Devonshire Street Meeting House is the second oldest Meeting House in use in Australia. Built in 1903, it is somewhat younger than the Adelaide Meeting House which arrived from England in 69 packages (together with 3,300 slates) in 1840.
The previous Meeting House in Sydney had been built in the Friends Burial Ground in the Devonshire Street Cemetery in 1868. The resumption of the cemetery in 1901/2 for the expansion of Central Railway Station meant that a new home had to be found. The government provided £2,000 in compensation. Sydney Friends:
“felt that they had a religious duty to serve the needy, and decided that they would establish what they saw as a ‘mission’ church in their old locality. The Surry Hills area of Sydney at that time was a depressing inner-city slum of mean streets and ramshackle old houses where, it was said, it was safe for no young woman, except perhaps a Salvation Army lass, to venture at night. Friends found that two cottages in Devonshire Street, not five minutes’ walk away from the old Burial Grounds site, were available for purchase at a cost of eight hundred pounds. Four public houses of no great repute were near neighbours….”
(Vaughan Evans, Sydney Friends: A Short History…. 1834-1982, 1982)
It was the earnest hope of Sydney Friends that “the opening of our new Meeting House may prove the occasion of much blessing to us all, and a fresh start on the part of the Society towards greater usefulness in this grand City and State”. Sydney Friends’ mission to the local population has taken various forms over the years and was most significant from the 1880s until the end of WWII.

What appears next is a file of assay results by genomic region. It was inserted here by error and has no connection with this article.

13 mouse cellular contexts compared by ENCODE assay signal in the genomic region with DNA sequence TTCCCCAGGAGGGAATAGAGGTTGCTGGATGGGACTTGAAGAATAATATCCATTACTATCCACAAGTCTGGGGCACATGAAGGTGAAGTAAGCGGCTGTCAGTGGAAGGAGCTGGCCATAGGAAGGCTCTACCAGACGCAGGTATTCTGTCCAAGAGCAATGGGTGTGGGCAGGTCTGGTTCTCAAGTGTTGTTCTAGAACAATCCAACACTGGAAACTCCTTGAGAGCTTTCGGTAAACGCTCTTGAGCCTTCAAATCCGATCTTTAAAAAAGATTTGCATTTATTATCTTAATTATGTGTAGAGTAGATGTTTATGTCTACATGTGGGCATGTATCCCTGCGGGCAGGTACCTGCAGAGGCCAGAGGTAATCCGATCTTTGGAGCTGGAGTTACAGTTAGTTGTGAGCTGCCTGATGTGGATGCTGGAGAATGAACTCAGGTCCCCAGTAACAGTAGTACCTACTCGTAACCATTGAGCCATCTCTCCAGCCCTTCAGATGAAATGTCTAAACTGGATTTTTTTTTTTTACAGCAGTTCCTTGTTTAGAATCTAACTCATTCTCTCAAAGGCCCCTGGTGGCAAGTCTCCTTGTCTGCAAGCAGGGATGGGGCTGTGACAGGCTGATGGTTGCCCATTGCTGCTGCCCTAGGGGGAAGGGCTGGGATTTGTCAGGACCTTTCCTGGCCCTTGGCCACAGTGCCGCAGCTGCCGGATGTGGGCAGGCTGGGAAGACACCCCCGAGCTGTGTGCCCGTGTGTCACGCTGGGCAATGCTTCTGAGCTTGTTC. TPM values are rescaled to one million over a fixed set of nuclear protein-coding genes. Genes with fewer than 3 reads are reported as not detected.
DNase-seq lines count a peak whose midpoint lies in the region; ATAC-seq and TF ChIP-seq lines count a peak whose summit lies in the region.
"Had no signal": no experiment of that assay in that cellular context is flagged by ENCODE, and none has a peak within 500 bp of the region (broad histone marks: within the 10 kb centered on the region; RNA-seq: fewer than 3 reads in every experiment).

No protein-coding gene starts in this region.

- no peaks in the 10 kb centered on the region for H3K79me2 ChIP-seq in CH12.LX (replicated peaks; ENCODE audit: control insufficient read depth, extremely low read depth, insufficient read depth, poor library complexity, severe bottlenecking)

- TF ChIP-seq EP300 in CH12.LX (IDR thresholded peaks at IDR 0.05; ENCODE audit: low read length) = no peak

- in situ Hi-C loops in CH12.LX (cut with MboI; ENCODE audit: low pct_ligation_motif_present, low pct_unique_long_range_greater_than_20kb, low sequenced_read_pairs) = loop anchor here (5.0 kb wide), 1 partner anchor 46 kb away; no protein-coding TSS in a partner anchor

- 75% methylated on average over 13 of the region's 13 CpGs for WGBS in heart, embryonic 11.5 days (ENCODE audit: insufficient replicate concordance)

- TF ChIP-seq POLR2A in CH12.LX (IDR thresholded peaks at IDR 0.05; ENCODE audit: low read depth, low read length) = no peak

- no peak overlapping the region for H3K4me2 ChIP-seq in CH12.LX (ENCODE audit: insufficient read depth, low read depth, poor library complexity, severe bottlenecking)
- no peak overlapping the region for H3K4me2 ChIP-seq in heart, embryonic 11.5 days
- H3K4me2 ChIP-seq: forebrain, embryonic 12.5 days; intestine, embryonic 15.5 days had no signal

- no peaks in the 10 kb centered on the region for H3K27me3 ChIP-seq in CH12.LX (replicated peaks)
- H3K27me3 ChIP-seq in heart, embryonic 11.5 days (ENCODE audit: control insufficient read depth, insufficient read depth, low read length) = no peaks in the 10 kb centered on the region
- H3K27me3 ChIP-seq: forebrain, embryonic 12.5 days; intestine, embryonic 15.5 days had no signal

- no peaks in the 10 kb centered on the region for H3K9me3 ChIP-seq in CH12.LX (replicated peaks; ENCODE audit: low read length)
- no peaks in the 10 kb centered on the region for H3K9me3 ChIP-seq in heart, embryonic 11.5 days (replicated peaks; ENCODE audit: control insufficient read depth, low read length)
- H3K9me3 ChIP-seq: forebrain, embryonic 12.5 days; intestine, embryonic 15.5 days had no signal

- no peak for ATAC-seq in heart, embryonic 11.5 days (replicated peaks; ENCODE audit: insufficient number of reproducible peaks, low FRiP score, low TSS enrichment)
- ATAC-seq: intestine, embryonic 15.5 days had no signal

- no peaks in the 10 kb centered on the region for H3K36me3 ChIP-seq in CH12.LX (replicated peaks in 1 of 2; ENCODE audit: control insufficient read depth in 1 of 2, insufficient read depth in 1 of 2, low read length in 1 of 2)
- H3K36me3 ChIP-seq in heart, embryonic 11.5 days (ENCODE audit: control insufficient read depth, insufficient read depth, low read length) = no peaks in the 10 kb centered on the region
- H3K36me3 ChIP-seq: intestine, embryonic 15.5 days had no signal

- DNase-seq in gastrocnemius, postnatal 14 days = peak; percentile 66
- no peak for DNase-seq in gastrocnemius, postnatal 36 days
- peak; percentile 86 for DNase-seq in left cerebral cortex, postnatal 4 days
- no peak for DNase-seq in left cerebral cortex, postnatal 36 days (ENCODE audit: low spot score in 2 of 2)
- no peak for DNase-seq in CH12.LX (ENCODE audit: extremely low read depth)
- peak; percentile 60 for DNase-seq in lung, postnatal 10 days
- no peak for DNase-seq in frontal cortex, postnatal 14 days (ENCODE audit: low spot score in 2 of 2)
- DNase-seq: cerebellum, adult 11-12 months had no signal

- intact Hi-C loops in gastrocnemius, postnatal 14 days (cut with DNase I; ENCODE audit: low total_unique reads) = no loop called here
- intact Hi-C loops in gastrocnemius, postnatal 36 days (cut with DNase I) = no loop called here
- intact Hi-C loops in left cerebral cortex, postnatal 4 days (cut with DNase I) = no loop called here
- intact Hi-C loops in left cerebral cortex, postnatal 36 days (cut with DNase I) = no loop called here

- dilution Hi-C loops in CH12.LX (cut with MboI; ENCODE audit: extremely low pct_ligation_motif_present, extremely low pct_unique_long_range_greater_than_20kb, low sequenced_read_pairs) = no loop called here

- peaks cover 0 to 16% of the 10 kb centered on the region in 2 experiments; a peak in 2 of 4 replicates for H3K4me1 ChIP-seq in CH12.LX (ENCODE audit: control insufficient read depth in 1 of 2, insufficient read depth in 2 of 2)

Wardens have served the Devonshire Street Local Meeting (DSLM) since 1975 and, since the Meeting House (Friends House) was renovated in 1999, improved accommodation has been available for both the Wardens and travelling Friends (and friends and family of Friends).
The Surry Hills area has changed considerably over the years and is now a thriving, eclectic mix of largely rejuvenated private housing, some public housing, offices, cafes, restaurants, shops, clothing outlets, colleges, galleries, the award-winning Surry Hills Library, the Belvoir Theatre and, yes, still a number of “public houses”. Two parks are close by (one with a swimming pool) as well as a cycle track installed by the City of Sydney Council. Friends House is just 5 minutes walk from Central Station.
Seeking Wardens for Friends House
Friends at Devonshire Street are seeking two Wardens for a 12-month period from 1 November, 2014.
The Wardens’ role is a voluntary one, and the Meeting supplies a semi-furnished 2-bedroom loft flat with services.
The Wardens are responsible for the general care and oversight of Friends House and there is ample opportunity for developing relationships with Friends, community and social justice groups and overnight guests. Quaker Service Australia (QSA) is based at Friends House.
The position would best suit active retirees or people in part-time employment, as some presence is required during the day to welcome guests and hall users. The Wardens are well supported by the DSLM House Committee.
The Wardens need not be Members or Attenders, but are expected to be in sympathy with Quakers, and to understand Quaker testimonies and processes. Wardens need to have Australian residency.
Come and spend a year in Sydney and enjoy what inner-city living has to offer!
Further information is available from Jenny Madeline or Mary Pollard. Email: email@example.com
Applications close at the end of July 2014 and should be sent to the above email address or posted to:
Religious Society of Friends (Quakers)
119 Devonshire Street
Surry Hills NSW 2010